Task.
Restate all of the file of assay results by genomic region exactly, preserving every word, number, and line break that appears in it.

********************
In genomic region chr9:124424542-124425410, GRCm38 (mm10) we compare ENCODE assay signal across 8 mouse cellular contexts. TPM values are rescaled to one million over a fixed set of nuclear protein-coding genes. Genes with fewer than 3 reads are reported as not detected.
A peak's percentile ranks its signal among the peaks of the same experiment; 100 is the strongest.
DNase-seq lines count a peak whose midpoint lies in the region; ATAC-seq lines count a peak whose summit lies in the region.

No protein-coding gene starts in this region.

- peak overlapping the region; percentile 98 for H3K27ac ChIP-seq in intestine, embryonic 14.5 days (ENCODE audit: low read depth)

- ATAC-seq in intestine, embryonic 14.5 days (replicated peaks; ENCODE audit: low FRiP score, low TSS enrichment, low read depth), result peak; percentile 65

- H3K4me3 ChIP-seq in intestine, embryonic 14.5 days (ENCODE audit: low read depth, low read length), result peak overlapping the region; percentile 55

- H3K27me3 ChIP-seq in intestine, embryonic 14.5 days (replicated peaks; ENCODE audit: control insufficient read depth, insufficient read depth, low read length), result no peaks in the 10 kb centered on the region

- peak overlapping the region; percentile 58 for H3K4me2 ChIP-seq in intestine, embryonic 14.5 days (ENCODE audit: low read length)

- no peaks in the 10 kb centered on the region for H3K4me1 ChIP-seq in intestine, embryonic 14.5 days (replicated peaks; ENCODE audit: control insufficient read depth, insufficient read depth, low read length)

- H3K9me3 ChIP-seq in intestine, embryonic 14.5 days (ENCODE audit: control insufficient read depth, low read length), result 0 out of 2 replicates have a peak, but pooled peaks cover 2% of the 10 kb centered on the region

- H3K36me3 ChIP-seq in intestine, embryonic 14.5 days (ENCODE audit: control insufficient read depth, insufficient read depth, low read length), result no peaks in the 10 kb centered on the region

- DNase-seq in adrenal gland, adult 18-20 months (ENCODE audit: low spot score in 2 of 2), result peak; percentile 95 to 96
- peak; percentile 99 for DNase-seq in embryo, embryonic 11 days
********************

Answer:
In genomic region chr9:124424542-124425410, GRCm38 (mm10) we compare ENCODE assay signal across 8 mouse cellular contexts. TPM values are rescaled to one million over a fixed set of nuclear protein-coding genes. Genes with fewer than 3 reads are reported as not detected.
A peak's percentile ranks its signal among the peaks of the same experiment; 100 is the strongest.
DNase-seq lines count a peak whose midpoint lies in the region; ATAC-seq lines count a peak whose summit lies in the region.

No protein-coding gene starts in this region.

- peak overlapping the region; percentile 98 for H3K27ac ChIP-seq in intestine, embryonic 14.5 days (ENCODE audit: low read depth)

- ATAC-seq in intestine, embryonic 14.5 days (replicated peaks; ENCODE audit: low FRiP score, low TSS enrichment, low read depth), result peak; percentile 65

- H3K4me3 ChIP-seq in intestine, embryonic 14.5 days (ENCODE audit: low read depth, low read length), result peak overlapping the region; percentile 55

- H3K27me3 ChIP-seq in intestine, embryonic 14.5 days (replicated peaks; ENCODE audit: control insufficient read depth, insufficient read depth, low read length), result no peaks in the 10 kb centered on the region

- peak overlapping the region; percentile 58 for H3K4me2 ChIP-seq in intestine, embryonic 14.5 days (ENCODE audit: low read length)

- no peaks in the 10 kb centered on the region for H3K4me1 ChIP-seq in intestine, embryonic 14.5 days (replicated peaks; ENCODE audit: control insufficient read depth, insufficient read depth, low read length)

- H3K9me3 ChIP-seq in intestine, embryonic 14.5 days (ENCODE audit: control insufficient read depth, low read length), result 0 out of 2 replicates have a peak, but pooled peaks cover 2% of the 10 kb centered on the region

- H3K36me3 ChIP-seq in intestine, embryonic 14.5 days (ENCODE audit: control insufficient read depth, insufficient read depth, low read length), result no peaks in the 10 kb centered on the region

- DNase-seq in adrenal gland, adult 18-20 months (ENCODE audit: low spot score in 2 of 2), result peak; percentile 95 to 96
- peak; percentile 99 for DNase-seq in embryo, embryonic 11 days